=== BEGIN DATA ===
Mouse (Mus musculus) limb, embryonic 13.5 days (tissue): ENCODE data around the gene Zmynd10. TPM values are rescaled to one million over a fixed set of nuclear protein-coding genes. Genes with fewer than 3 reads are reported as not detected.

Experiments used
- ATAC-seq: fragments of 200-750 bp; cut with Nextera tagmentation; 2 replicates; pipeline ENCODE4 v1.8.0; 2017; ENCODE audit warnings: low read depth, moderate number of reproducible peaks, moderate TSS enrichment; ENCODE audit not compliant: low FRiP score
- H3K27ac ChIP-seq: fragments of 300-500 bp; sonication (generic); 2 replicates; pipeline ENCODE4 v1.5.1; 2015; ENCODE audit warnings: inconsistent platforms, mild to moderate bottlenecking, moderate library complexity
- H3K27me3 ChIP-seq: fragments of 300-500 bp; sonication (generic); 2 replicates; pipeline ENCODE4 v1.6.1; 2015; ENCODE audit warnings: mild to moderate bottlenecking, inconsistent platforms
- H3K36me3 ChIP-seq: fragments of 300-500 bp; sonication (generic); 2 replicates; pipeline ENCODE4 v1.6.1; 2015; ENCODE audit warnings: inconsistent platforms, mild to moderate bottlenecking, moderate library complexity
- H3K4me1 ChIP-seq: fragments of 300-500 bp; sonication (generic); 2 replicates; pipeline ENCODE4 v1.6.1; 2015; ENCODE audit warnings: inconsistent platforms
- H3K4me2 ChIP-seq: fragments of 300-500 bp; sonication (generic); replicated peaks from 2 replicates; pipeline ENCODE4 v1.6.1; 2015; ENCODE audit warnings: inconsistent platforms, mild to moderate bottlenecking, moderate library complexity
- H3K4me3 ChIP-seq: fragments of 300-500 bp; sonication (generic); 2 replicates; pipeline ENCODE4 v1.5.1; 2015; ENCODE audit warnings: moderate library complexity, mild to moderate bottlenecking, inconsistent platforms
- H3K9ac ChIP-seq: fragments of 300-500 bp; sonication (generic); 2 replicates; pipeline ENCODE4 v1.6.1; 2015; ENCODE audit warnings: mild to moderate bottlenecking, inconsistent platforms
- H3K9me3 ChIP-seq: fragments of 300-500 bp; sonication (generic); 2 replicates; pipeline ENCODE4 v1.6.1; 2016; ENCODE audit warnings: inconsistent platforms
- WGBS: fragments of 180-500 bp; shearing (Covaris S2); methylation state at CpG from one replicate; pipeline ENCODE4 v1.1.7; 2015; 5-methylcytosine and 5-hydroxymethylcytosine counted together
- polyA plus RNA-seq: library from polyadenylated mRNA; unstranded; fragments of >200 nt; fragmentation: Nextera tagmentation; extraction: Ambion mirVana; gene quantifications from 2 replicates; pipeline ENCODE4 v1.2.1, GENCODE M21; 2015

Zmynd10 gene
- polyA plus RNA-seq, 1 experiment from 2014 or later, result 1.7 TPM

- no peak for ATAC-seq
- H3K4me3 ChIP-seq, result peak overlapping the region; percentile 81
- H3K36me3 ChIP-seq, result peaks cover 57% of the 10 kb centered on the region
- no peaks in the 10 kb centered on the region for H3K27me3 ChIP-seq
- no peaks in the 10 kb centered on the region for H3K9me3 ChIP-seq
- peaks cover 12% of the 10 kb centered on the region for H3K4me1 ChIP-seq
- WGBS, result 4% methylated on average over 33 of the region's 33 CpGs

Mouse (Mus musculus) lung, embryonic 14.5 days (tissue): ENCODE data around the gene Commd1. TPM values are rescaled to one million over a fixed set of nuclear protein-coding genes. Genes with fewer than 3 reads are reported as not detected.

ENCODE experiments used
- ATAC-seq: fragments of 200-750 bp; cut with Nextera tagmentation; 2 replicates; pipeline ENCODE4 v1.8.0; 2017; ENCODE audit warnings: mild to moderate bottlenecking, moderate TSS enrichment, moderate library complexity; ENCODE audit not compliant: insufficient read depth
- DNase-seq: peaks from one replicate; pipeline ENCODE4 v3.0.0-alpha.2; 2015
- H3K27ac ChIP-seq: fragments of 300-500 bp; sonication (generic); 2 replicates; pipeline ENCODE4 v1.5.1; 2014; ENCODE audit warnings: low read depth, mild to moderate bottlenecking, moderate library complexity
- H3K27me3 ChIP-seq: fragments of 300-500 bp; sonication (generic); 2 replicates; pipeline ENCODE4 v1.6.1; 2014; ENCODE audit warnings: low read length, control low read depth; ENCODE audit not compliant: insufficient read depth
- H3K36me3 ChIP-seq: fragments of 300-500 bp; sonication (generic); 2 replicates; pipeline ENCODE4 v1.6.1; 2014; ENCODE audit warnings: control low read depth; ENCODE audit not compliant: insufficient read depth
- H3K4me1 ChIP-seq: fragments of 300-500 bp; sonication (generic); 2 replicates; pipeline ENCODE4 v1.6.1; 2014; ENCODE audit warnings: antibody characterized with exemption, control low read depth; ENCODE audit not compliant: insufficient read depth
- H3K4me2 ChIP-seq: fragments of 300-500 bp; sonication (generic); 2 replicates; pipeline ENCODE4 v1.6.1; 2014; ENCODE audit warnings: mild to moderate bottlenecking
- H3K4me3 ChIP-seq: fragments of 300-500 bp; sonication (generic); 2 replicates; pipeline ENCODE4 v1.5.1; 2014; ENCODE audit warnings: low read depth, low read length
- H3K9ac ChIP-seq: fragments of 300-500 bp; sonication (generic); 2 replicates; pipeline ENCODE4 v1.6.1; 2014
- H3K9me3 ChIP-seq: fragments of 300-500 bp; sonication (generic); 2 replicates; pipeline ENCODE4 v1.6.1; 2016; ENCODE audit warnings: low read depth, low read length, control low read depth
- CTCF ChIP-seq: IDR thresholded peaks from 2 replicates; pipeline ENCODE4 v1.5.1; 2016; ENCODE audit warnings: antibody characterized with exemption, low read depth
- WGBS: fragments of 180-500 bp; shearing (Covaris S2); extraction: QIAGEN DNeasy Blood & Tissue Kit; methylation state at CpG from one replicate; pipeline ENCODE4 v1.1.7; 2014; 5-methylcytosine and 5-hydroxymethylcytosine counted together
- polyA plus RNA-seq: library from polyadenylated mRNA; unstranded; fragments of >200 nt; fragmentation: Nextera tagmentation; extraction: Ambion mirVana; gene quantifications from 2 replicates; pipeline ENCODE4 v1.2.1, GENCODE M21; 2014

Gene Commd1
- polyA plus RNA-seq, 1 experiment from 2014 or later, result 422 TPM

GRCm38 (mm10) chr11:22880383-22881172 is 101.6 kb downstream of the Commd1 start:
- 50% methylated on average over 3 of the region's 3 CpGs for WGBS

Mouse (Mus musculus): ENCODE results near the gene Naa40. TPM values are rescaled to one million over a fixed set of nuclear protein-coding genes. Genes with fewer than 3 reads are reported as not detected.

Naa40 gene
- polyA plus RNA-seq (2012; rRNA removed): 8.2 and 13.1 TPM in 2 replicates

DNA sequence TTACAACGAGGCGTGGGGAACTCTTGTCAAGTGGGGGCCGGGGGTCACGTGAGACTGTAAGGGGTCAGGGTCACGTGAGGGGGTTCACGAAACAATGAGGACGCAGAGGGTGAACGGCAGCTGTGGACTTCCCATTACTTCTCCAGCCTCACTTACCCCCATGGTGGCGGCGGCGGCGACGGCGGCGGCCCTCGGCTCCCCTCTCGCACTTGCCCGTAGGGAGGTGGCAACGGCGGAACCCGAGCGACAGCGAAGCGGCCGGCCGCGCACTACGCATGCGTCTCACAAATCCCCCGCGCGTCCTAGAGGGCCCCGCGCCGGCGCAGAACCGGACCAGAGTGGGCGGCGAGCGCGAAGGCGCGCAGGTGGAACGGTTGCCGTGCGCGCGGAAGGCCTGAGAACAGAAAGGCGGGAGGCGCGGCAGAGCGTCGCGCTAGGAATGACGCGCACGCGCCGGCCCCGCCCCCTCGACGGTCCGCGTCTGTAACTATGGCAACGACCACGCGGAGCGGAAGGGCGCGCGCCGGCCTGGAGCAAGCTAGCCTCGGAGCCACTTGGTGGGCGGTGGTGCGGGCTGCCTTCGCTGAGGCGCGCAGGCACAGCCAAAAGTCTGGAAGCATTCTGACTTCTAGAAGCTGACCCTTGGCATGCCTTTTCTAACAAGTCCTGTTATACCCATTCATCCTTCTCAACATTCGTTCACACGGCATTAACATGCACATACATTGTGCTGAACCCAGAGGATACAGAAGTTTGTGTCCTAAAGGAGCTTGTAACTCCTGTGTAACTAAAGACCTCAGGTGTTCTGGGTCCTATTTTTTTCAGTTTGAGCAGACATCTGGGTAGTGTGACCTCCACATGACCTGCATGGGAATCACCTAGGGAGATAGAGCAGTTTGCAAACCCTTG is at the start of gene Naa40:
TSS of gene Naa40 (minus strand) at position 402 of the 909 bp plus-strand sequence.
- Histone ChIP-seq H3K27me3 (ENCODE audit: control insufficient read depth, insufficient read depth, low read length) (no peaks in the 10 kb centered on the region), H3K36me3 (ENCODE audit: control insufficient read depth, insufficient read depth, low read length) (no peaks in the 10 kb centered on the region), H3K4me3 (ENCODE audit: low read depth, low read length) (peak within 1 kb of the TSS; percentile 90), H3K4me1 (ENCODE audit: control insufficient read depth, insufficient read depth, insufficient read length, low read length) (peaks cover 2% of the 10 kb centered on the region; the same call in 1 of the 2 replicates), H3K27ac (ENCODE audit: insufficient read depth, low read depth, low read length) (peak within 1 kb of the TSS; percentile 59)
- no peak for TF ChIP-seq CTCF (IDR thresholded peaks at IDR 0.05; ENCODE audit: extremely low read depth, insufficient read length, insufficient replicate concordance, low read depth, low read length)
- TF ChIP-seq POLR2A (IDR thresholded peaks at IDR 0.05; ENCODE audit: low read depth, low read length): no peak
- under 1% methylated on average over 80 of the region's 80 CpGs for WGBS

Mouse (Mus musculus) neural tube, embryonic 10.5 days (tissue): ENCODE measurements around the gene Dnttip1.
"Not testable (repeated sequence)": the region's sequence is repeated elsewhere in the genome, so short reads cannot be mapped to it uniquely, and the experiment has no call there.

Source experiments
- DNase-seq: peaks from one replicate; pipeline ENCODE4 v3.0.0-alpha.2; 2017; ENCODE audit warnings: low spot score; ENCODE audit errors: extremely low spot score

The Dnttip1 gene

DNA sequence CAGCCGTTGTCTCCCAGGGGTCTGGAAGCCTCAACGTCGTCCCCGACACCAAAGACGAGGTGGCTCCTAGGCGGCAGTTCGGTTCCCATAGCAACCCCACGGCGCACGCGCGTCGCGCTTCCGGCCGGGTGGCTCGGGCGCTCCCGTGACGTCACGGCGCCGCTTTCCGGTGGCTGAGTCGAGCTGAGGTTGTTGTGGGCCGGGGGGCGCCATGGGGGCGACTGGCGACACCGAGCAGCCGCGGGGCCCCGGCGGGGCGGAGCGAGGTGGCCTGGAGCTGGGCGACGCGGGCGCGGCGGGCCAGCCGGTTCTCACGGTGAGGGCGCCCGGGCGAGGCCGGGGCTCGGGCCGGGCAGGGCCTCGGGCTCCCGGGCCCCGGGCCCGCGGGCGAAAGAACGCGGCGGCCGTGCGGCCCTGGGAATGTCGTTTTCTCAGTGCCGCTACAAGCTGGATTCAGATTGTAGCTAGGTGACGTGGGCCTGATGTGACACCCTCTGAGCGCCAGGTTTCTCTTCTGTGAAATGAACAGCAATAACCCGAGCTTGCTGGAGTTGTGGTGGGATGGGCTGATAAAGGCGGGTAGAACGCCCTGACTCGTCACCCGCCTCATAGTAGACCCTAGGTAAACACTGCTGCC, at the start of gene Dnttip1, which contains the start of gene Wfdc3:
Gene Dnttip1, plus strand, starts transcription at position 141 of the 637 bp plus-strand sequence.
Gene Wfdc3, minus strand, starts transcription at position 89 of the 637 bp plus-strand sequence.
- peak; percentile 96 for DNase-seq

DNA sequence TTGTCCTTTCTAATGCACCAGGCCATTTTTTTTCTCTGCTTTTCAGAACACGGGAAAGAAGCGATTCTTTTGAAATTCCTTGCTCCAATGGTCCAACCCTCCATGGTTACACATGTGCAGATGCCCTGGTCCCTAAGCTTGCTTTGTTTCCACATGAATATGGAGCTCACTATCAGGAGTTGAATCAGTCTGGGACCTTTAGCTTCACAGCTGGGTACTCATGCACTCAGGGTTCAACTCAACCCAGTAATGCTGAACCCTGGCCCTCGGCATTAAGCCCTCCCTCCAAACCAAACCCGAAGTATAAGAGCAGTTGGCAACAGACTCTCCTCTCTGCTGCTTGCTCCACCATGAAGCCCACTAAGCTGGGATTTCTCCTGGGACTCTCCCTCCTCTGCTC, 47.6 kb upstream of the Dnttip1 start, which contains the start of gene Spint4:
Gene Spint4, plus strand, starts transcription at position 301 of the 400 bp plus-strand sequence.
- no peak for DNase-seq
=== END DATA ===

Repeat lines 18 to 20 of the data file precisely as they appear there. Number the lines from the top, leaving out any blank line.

- H3K36me3 ChIP-seq, result peaks cover 57% of the 10 kb centered on the region
- no peaks in the 10 kb centered on the region for H3K27me3 ChIP-seq
- no peaks in the 10 kb centered on the region for H3K9me3 ChIP-seq